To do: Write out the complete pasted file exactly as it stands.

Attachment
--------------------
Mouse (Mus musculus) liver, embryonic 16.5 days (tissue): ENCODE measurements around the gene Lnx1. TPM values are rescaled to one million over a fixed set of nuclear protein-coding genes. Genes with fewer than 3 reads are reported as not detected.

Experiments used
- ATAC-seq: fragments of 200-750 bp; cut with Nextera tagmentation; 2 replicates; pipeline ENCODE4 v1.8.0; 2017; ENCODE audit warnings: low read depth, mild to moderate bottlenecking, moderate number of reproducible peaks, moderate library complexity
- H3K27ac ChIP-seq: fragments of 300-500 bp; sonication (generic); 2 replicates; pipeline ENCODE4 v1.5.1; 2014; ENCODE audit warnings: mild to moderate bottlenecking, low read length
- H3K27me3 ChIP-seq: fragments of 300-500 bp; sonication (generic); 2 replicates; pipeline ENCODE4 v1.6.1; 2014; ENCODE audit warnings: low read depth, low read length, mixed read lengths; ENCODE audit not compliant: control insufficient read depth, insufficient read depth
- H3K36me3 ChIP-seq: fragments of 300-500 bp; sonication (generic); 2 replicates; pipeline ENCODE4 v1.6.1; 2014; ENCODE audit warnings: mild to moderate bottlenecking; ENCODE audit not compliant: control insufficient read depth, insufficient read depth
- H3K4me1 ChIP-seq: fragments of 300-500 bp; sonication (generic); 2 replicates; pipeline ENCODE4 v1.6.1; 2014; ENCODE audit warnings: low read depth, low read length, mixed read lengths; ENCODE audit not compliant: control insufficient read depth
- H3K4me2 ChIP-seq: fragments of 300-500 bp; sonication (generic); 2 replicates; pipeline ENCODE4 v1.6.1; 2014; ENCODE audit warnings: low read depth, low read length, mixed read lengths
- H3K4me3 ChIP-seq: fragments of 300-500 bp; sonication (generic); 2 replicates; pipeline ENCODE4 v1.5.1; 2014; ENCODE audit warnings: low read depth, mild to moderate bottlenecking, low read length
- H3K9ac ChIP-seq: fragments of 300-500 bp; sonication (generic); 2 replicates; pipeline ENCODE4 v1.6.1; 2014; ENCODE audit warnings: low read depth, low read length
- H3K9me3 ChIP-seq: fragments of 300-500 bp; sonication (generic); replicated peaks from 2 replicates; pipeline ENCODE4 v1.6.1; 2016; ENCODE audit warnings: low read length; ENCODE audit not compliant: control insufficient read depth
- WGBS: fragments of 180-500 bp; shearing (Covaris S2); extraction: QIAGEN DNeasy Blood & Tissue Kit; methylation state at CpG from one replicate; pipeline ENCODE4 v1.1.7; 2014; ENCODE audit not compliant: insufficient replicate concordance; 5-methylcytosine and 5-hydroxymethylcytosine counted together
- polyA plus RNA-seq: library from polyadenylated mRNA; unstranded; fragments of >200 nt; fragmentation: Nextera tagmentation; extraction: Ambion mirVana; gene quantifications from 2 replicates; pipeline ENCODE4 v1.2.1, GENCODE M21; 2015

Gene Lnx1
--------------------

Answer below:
Mouse (Mus musculus) liver, embryonic 16.5 days (tissue): ENCODE measurements around the gene Lnx1. TPM values are rescaled to one million over a fixed set of nuclear protein-coding genes. Genes with fewer than 3 reads are reported as not detected.

Experiments used
- ATAC-seq: fragments of 200-750 bp; cut with Nextera tagmentation; 2 replicates; pipeline ENCODE4 v1.8.0; 2017; ENCODE audit warnings: low read depth, mild to moderate bottlenecking, moderate number of reproducible peaks, moderate library complexity
- H3K27ac ChIP-seq: fragments of 300-500 bp; sonication (generic); 2 replicates; pipeline ENCODE4 v1.5.1; 2014; ENCODE audit warnings: mild to moderate bottlenecking, low read length
- H3K27me3 ChIP-seq: fragments of 300-500 bp; sonication (generic); 2 replicates; pipeline ENCODE4 v1.6.1; 2014; ENCODE audit warnings: low read depth, low read length, mixed read lengths; ENCODE audit not compliant: control insufficient read depth, insufficient read depth
- H3K36me3 ChIP-seq: fragments of 300-500 bp; sonication (generic); 2 replicates; pipeline ENCODE4 v1.6.1; 2014; ENCODE audit warnings: mild to moderate bottlenecking; ENCODE audit not compliant: control insufficient read depth, insufficient read depth
- H3K4me1 ChIP-seq: fragments of 300-500 bp; sonication (generic); 2 replicates; pipeline ENCODE4 v1.6.1; 2014; ENCODE audit warnings: low read depth, low read length, mixed read lengths; ENCODE audit not compliant: control insufficient read depth
- H3K4me2 ChIP-seq: fragments of 300-500 bp; sonication (generic); 2 replicates; pipeline ENCODE4 v1.6.1; 2014; ENCODE audit warnings: low read depth, low read length, mixed read lengths
- H3K4me3 ChIP-seq: fragments of 300-500 bp; sonication (generic); 2 replicates; pipeline ENCODE4 v1.5.1; 2014; ENCODE audit warnings: low read depth, mild to moderate bottlenecking, low read length
- H3K9ac ChIP-seq: fragments of 300-500 bp; sonication (generic); 2 replicates; pipeline ENCODE4 v1.6.1; 2014; ENCODE audit warnings: low read depth, low read length
- H3K9me3 ChIP-seq: fragments of 300-500 bp; sonication (generic); replicated peaks from 2 replicates; pipeline ENCODE4 v1.6.1; 2016; ENCODE audit warnings: low read length; ENCODE audit not compliant: control insufficient read depth
- WGBS: fragments of 180-500 bp; shearing (Covaris S2); extraction: QIAGEN DNeasy Blood & Tissue Kit; methylation state at CpG from one replicate; pipeline ENCODE4 v1.1.7; 2014; ENCODE audit not compliant: insufficient replicate concordance; 5-methylcytosine and 5-hydroxymethylcytosine counted together
- polyA plus RNA-seq: library from polyadenylated mRNA; unstranded; fragments of >200 nt; fragmentation: Nextera tagmentation; extraction: Ambion mirVana; gene quantifications from 2 replicates; pipeline ENCODE4 v1.2.1, GENCODE M21; 2015

Gene Lnx1